By Barry Gwinn
Barbara Dines and her husband Tom moved to Marco Island in 2007. Barbara brought along her love of reading, which was nurtured as a college English major and as an elementary school teacher in Colorado. Upon arrival, the Dines joined the Newcomers Club on the island and soon made many friends. Among them were Cindy MacQuarrie and Mary Lou Watt. In the spring of 2015, Barbara, Cindy, and Mary Lou got together to discuss starting a book club. “We knew that Barbara was an avid reader,” said Watt, “She was always mentioning books she had read. Her enthusiasm and knowledge of literature would have been a great fit for a book club.” The three ladies decided to plan over the summer and then start the book club in the fall. “Barbara Dines was the logical choice to run the club,” said MacQuarrie,” “She had read hundreds of books and would be able to make excellent choices for the club.” Tragically, the three women never got to plan anything together. During the summer of 2015, Barbara died suddenly at age 63, the victim of a major cardiac event.
Devastated, by Barbara’s untimely death, Watt and MacQuarrie must have looked at each other and thought “What’ll we do now?” “Our resolve became stronger than ever to go ahead with the book club,” said MacQuarrie, “It is what Barbara would have wanted. We decided to honor her and keep her memory alive by naming the club after her.” Watt and MacQuarrie felt Barbara’s loss deeply, “She was a close friend and had a lot of energy and enthusiasm,” said Watt, “She was a lot of fun to be around. We were so looking forward to working with her.” MacQuarrie agreed to run the club, and in the fall of 2015, the Barbara Dines Book Club was born.
MacQuarrie, a small business owner from Massachusetts, has lived on the island for 25 years. Using her Rolodex (I just like using the word), she recruited eight more members for the club. Mary Lou got in touch with Barbara’s daughter, and told her of their plans. Soon after, Tom Dines called and wanted to help. “Tom was thrilled that we were honoring his wife,” Watt said, “He felt that another way to keep her memory alive would be by donations of money for books to be awarded to persons in need. He wanted to furnish the money,” MacQuarrie began researching for groups that were in need of books. When she talked to an accommodating woman at Tommie Barfield ElementarySchool (TBE), she knew she had found their first recipient. “We are in desperate need of new textbooks,” the woman said, “Right now we don’t have money in the budget for them.” Tom was sold on this idea, MacQuarrie told me, especially since his wife had been an elementary teacher. And so, in the winter of 2016, the book club gave TBE a check for $2,000, with money lovingly furnished by Tom in remembrance of Barbara. “This went so well that Tom said he wanted to do this every year,” MacQuarrie said.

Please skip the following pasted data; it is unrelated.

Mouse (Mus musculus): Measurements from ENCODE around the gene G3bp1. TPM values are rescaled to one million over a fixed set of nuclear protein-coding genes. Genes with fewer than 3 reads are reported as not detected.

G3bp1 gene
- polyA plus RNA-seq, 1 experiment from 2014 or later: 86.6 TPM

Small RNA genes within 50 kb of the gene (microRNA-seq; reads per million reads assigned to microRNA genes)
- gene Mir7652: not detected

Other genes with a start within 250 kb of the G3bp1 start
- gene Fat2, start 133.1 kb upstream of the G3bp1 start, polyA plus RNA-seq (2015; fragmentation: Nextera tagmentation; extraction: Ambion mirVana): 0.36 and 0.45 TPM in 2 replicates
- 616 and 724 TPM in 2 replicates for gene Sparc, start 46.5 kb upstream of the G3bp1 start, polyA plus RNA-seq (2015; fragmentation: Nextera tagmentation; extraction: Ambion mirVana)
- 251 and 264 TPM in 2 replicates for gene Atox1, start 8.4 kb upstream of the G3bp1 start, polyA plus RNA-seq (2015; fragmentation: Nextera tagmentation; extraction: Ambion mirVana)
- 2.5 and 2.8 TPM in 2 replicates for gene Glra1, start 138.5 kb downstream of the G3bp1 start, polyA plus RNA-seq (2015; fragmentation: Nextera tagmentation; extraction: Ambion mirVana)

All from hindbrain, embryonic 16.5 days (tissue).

Finding a worthy recipient for 2017 wasn’t quite so hard. Mary Lou Watt is the mother-in-law of Marco Island Academy (MIA) Board Chair Jane Watt. Mary Lou has a granddaughter at MIA, with a grandson to enter next September. Mary Lou was intimately familiar with MIA’s need to raise money from private donors each year (in excess of $525,000 per year). Jane had just returned from a trip to Tallahassee, where she spoke to a state senate subcommittee about the need for more equitable state funding for charter schools. She told them that charter schools only receive 1/7 the amount of public funding as traditional schools, and that MIA had to raise over $3.5 million from private donors in the last five years, just to keep going. (See “Taking her Case to Tallahassee” in the March 3, 2017 issue of Coastal Breeze News.) Jane was moved by Tom Dines’ offer of $2,000 to buy books and wasted no time in setting up a luncheon meeting with Dines and members of the book club. At the meeting, Jane assured Dines and the book club members that a gift toward much needed books would help their academic program significantly. MIA’s constant struggles with adequate funding make this gift most welcome at this time, Watt told them. Jane Watt was so impressed with the group that she invited them all over for a tour of MIA’s campus.
Today, the Barbara Dines book club has grown to 14 members. It meets monthly in the members’ homes on a rotating basis. They read, discuss, and rate a different book every month. Barbara Dines still picks the books that they read. Tom has inventoried all of Barbara’s books and presented the club with 40 pages of the titles she has read. The club is working its way down Barbara’s list. Thanks in part to Tom Dines’ gift, the school will be presenting new history and marine science books to its students. In a nod to Barbara Dines perhaps, Elie Wiesel’s novel, “Night,” was also purchased for study in English class.